Imagine this scenario: your air conditioner breaks, and an HVAC technician comes to repair it.
Ask yourself this: How would you know if you are being scammed? If you’re like most people in the valley, you don’t.
Why? Because it can be like dealing with a car mechanic – you’re not sure how things work.
The mechanic uses words and phrases that sound like an alien language to you. You feel helpless having to take the mechanic’s word that something actually needs repairing or replacing, leaving you vulnerable to being scammed out of your money.
So how do you avoid being scammed by an HVAC contractor? There are a few commonly used scams in the HVAC industry that are easy to catch if you look for the right phrases. Here are 5 of them.
1) “All you need is more refrigerant”
If you’re low on refrigerant then you don’t need JUST more of it. You also have to fix the leak that let the refrigerant get that low. Remember, an air conditioner doesn’t use up refrigerant like a car uses gas. The refrigerant just circulates in the system.
So if a contractor says, “All you need is more refrigerant,” that translates to, “I will keep letting your air conditioner leak refrigerant so I can keep charging you for more.”
If you need more refrigerant, ask a potential contractor if they will look for leaks.
2) “Yes, this maintenance tune-up is free”
Free estimates for jobs are fine. But according to the BBB, some HVAC companies will trick you by offering a “free” tune-up in order to make a high pressure sales pitch. They’ll magically find something wrong during the “free” tune-up and try to scare you into high-cost repairs (or even replacing your entire heating and air conditioning system).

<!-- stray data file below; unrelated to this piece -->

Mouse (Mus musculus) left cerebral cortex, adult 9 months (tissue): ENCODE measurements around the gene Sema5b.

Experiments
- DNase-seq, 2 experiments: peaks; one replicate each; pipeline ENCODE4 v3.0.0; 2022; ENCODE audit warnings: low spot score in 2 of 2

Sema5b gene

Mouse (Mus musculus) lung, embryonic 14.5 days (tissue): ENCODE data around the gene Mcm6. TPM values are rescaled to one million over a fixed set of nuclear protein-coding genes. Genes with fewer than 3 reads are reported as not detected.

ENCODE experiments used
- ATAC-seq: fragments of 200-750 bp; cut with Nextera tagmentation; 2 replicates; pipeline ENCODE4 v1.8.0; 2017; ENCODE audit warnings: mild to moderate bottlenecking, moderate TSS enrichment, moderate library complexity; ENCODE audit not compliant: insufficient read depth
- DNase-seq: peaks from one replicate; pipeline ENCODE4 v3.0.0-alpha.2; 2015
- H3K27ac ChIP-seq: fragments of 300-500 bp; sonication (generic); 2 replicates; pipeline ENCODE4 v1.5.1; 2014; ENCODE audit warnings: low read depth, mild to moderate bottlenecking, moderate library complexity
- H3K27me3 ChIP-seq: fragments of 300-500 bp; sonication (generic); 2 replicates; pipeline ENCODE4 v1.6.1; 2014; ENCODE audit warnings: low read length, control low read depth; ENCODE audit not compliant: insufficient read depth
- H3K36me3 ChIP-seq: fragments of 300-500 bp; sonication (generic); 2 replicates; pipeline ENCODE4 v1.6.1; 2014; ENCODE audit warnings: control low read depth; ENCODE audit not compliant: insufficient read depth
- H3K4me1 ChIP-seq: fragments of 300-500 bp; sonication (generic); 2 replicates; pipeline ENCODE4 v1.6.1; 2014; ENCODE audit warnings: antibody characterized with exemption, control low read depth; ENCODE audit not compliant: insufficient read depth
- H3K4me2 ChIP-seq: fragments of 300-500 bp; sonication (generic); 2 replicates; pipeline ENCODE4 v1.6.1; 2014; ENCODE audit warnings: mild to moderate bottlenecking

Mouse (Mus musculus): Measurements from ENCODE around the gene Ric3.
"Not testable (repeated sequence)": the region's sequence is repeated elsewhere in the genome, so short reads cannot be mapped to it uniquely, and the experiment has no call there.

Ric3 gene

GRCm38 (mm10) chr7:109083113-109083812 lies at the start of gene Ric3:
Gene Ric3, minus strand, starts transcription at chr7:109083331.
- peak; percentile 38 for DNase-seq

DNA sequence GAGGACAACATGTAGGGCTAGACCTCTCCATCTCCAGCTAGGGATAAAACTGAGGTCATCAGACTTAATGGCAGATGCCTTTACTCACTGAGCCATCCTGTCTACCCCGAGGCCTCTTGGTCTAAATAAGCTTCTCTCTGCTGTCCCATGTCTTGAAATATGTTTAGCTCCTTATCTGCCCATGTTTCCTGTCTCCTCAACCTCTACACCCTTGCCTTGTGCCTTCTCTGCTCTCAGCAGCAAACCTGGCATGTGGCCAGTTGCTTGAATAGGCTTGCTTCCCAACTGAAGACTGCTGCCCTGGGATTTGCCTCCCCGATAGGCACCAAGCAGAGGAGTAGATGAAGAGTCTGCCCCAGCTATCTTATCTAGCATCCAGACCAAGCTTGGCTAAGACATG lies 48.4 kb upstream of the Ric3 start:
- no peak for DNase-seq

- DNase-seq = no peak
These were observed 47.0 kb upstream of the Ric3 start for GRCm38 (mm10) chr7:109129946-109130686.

Just remember, if a deal sounds too good to be true (like a free tune-up), it probably is.
3) “I need full payment up front for the job”
Asking for a minor down-payment is fine. But a contractor that asks you for everything up front, either in cash or as a personal check should be considered a red flag
4) “Let’s just shake hands on this”
Never do business with someone who wants to skip making a contract.
The contract is solely for your benefit because it will list:
- Start and completion dates (so you’ll know exactly when you can plan around the work being done)
- A list of materials needed for the job (so you won’t be overcharged)
- Payment penalties for not completing the job on time (gives the contractor an incentive to complete the job on time)
5) “I found other parts that I need to replace”
Speaking of parts needed for the job, a contractor may try to scam you by saying he’s going to replace one thing, but then mysteriously needs to replace other parts as the job progresses.
Ask to see what parts they’re referring to and why he or she needs to replace them. If they say they already replaced the parts (like while you were gone and at work) ask them for the broken part they replaced.
Keep asking questions. It’ll only benefit you.
Find a good contractor
The best way to avoid being scammed is to look for contractors with good reputations.
So find 3-4 good contractors with great testimonials and a good BBB rating before hiring someone–you’ll thank us when you do!